thanks alot for your help guys
 
Joined
Apr 26, 2007
Messages
147
Likes
0
#12
Does the flywheel nut spin on freely? It really sounds like the pitch is different on the crank. Both 1.5 and 1.25 are considered 'fine' for a 12 mm shaft so it's possible the crank might be 1.5. If the flywheel nut spins freely on the crank, it would indicate that the crank threads are in good condition. If that's the case then they're likely 2 different pitches. If you need it, the die is commonly available:
12 x 1.25 Die

Incidently, for chasing existing threads, the Carbon steel hex die is fine but not for cutting new threads. For new threads you have to use the HSS (high speed steel) die.

A word of caution! Before I'd go putting a die on the crank I'd triple check the thread size to be sure it's the same. If you run a die down the crank and it's different, the crank will be junk. You could buy quite a few used flywheel weights for the cost of a crank!

Marc -
 
Joined
Nov 22, 2006
Messages
26
Likes
0
#13
no doubt, thanx for the wise words bunya.....the dealership couldn't tell me the exact pitch of the threads on the crank....but going by the nut that was on there wont be accurate because i bought the bike used a few months ago and im rebuilding it....the previous owner obviously put the wrong nut back on the crank because the threads are messed up in the nut although it does spin on freely.....ive been thinking like you that the crankshaft pitch might actually be 1.5 or 1.75. But I did triple check with steahly off road that the cr250 flywheel weight was M12 X 1.25..... so i dunno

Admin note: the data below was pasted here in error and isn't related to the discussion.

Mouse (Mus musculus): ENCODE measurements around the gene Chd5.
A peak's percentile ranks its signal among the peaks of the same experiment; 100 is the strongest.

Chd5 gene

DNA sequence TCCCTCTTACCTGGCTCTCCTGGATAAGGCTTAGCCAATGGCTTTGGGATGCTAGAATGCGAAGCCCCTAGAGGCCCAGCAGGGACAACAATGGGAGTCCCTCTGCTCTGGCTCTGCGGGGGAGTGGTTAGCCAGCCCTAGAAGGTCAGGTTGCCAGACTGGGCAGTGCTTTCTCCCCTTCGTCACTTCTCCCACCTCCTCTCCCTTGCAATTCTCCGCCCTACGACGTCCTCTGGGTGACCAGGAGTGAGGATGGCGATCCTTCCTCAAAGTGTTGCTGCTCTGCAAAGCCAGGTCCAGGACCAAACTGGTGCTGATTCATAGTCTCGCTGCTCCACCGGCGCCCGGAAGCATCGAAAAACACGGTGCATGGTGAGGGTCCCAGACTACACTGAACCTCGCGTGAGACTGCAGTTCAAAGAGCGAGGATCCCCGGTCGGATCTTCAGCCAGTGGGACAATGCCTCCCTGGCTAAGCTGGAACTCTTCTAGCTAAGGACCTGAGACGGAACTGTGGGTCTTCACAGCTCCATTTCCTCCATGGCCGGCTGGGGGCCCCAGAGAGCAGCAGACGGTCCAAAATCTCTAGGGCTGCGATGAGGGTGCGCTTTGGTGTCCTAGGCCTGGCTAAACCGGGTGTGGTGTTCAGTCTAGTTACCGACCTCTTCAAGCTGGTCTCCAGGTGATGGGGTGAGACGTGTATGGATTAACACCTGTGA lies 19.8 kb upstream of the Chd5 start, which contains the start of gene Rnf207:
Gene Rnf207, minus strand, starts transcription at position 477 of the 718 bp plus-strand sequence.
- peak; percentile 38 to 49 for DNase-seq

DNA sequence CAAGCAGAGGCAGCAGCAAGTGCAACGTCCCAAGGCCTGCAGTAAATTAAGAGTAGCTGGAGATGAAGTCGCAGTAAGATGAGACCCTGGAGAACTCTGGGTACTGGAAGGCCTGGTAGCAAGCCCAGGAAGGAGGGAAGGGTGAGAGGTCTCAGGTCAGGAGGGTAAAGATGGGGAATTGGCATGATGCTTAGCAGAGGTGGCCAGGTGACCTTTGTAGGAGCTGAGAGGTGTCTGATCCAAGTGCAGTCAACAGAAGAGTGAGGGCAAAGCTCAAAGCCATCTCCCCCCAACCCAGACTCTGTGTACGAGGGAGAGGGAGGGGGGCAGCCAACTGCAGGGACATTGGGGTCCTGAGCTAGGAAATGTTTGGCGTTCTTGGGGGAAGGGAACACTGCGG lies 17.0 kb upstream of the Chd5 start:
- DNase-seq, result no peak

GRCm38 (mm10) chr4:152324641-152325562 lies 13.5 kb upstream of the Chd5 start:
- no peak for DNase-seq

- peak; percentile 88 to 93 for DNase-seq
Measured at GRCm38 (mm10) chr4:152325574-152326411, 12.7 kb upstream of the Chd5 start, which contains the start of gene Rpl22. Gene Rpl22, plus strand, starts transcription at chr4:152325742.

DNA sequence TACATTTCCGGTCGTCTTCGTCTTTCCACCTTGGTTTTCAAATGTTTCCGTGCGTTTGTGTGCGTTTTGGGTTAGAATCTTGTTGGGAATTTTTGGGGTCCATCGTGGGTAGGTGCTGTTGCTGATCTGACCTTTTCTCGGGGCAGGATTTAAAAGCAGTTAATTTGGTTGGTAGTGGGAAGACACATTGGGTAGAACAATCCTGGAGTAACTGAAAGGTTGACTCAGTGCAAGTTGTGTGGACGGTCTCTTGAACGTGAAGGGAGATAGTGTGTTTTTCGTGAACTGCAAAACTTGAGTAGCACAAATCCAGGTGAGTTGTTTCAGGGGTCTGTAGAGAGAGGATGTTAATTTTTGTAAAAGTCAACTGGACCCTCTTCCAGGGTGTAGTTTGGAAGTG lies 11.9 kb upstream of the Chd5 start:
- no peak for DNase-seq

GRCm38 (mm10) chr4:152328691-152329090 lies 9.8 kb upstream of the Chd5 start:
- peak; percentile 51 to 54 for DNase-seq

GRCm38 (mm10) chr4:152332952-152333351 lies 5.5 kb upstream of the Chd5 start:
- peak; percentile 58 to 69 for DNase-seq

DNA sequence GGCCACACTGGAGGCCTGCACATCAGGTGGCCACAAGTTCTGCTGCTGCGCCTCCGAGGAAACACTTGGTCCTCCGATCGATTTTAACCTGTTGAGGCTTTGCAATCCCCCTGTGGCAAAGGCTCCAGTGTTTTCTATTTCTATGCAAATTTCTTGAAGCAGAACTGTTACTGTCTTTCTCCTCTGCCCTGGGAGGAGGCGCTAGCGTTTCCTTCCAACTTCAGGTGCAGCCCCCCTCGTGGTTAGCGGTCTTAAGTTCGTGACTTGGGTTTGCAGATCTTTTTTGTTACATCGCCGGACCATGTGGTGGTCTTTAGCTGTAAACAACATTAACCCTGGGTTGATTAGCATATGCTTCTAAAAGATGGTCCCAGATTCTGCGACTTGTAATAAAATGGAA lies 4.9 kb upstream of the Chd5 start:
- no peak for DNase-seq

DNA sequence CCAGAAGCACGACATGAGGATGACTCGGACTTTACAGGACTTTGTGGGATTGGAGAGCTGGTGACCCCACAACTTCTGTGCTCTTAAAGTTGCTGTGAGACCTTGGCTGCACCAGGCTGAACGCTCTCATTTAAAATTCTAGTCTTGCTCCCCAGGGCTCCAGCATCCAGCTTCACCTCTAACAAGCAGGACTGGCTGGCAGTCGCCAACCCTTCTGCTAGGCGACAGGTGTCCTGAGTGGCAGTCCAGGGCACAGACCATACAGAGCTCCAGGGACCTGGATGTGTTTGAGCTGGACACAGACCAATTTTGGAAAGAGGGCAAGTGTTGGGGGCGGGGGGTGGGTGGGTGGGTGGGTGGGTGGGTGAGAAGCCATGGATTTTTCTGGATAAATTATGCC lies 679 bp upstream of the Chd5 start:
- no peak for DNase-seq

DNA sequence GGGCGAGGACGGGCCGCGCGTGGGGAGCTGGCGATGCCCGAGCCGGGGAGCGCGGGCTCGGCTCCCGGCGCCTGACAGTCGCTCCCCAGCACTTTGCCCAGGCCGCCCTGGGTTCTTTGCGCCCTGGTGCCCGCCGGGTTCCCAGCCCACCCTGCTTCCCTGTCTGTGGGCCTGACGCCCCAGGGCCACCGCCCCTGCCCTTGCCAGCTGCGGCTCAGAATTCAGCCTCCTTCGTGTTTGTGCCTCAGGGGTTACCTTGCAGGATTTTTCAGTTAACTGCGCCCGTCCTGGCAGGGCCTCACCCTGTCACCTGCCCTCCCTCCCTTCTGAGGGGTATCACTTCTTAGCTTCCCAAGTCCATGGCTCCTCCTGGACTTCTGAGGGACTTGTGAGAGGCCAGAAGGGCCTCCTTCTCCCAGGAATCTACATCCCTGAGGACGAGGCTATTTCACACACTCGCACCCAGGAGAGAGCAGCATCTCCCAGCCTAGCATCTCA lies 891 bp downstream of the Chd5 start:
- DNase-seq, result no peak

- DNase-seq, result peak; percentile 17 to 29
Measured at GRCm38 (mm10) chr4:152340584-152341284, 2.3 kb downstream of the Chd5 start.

thanx again
 
Joined
Apr 26, 2007
Messages
147
Likes
0
#14
Well you do have a bit of a nightmare on your hands. The previous owner should be kicked in the rear for doing that - I'll never understand the deeds of morons. It certainly would explain the problems you are having. If Steahly is telling you the crankshaft threads on your bike are 1.25, I'd go by that. After all, it is their business to know.

Just to be safe, the route I'd take would be to order the correct nut from Honda - you're going to need it anyways. Once I had the correct nut in my hand, I'd determine it's thread pitch and hopefully verify M12x1.25. I would then obtain the correct die from J&L to clean up the threads on the crank. You'll have to be extremely careful and be sure you're starting the die on the original thread. Proceed very slowly at first, start just a touch then back it off and check with a magnifiying glass to see where it's starting to cut. If it appears to be in the original thread then turn it little further. Then back off again and check. I would repeat that procedure until I was able verify it was correctly tracking the original thread. With some luck the incorrect nut was a lot softer than the crank and absorbed most of the deformation.

Marc -